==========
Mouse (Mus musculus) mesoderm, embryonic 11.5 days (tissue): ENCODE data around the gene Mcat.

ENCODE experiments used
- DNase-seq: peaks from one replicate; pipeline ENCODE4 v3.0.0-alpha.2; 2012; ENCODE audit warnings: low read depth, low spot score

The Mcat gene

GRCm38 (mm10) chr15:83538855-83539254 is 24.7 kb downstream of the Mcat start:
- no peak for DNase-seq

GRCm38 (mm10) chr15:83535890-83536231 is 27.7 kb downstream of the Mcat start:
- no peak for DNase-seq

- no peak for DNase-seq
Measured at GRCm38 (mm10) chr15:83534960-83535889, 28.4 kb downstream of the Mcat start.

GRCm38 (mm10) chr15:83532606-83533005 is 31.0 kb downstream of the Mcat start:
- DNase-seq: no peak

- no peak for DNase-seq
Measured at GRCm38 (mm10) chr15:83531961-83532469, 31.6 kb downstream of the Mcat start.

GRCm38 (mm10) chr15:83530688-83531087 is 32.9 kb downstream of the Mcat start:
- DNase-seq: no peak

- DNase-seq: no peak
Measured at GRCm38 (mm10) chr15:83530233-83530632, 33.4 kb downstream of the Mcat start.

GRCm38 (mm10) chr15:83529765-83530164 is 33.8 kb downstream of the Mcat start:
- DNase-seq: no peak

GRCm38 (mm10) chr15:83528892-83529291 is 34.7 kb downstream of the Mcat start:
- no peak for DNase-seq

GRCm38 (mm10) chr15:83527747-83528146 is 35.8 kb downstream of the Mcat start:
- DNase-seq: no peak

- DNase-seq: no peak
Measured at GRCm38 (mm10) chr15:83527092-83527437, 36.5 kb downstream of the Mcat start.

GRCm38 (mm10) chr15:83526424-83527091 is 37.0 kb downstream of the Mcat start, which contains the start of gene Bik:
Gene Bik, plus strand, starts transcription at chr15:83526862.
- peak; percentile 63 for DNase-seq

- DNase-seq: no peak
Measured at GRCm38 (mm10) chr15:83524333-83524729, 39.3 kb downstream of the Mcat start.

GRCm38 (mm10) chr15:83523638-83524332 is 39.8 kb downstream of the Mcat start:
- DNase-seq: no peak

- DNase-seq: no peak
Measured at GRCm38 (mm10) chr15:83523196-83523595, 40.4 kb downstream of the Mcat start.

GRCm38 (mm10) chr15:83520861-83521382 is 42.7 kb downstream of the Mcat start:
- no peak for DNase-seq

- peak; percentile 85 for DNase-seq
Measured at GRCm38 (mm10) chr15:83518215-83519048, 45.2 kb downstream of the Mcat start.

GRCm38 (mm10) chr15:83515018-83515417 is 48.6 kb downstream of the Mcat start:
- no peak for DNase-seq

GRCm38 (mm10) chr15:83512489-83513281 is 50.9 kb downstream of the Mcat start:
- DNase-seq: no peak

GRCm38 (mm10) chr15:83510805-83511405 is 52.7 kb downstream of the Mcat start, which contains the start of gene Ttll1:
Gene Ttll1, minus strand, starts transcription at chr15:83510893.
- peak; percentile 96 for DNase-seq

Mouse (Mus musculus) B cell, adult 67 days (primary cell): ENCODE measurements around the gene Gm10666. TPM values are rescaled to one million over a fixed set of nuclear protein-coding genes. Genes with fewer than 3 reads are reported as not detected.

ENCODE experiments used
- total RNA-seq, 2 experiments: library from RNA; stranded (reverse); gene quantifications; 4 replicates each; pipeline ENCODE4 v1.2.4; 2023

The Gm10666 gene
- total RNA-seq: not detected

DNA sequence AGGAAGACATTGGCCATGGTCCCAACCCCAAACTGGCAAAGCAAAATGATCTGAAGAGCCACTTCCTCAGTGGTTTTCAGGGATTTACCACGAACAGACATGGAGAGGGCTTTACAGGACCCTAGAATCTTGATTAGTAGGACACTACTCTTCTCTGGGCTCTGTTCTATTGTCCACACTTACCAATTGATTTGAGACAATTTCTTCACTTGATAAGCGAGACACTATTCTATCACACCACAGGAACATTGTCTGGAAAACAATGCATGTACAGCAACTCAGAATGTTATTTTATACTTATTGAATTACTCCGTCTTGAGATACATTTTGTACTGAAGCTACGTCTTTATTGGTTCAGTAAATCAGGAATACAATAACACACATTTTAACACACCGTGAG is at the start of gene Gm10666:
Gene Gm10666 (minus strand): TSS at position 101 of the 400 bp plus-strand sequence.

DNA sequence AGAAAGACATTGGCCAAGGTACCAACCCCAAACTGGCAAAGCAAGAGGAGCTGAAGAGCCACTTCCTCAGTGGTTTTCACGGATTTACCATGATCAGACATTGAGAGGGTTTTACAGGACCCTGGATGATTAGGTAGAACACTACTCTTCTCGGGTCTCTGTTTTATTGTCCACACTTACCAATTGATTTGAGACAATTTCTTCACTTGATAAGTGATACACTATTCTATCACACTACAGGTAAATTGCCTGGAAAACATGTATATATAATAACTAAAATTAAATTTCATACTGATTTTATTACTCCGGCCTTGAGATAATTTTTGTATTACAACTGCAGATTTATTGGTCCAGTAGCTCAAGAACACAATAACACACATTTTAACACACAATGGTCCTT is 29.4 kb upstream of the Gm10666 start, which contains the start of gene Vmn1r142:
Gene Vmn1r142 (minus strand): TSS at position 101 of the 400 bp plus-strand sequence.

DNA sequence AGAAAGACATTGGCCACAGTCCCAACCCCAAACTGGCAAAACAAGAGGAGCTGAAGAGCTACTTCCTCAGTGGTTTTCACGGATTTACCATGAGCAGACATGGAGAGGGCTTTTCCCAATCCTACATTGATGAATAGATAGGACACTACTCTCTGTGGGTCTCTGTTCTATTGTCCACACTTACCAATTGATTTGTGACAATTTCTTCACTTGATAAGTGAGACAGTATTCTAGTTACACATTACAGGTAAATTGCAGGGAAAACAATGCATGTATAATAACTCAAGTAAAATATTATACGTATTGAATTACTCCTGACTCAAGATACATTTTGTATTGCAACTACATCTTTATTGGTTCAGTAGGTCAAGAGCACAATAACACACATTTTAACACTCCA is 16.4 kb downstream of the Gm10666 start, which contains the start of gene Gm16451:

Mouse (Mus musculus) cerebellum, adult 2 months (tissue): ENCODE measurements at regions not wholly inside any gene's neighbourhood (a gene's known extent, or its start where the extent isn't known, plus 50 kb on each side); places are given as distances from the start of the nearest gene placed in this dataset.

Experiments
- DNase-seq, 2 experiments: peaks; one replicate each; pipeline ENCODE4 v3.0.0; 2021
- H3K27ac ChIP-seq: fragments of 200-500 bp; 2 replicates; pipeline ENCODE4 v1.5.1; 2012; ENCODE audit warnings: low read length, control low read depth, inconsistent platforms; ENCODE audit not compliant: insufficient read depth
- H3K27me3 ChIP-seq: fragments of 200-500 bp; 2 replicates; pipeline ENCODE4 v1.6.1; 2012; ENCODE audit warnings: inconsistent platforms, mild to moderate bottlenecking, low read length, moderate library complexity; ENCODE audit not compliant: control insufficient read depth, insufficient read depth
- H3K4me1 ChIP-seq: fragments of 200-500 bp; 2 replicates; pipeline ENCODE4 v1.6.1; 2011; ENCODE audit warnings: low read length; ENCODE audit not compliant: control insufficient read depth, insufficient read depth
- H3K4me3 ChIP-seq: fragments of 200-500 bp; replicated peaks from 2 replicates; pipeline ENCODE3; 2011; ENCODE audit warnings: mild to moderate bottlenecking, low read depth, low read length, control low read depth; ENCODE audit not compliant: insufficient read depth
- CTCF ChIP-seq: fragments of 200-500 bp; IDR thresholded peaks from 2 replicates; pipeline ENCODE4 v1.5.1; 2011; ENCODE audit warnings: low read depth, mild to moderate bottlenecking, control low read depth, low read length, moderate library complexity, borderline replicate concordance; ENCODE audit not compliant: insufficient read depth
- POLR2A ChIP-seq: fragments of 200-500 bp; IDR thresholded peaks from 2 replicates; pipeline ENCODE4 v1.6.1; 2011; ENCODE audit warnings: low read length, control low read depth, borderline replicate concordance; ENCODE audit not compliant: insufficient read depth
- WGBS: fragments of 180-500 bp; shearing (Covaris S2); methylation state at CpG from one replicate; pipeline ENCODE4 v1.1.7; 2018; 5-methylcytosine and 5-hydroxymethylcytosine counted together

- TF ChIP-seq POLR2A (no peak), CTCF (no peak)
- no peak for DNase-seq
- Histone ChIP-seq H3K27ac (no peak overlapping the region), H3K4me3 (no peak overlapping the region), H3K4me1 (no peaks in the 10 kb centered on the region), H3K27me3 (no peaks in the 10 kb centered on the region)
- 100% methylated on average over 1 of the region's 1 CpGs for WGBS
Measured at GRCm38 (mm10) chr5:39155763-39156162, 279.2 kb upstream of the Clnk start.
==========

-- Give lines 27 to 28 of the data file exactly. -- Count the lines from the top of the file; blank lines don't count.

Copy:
GRCm38 (mm10) chr15:83526424-83527091 is 37.0 kb downstream of the Mcat start, which contains the start of gene Bik:
Gene Bik, plus strand, starts transcription at chr15:83526862.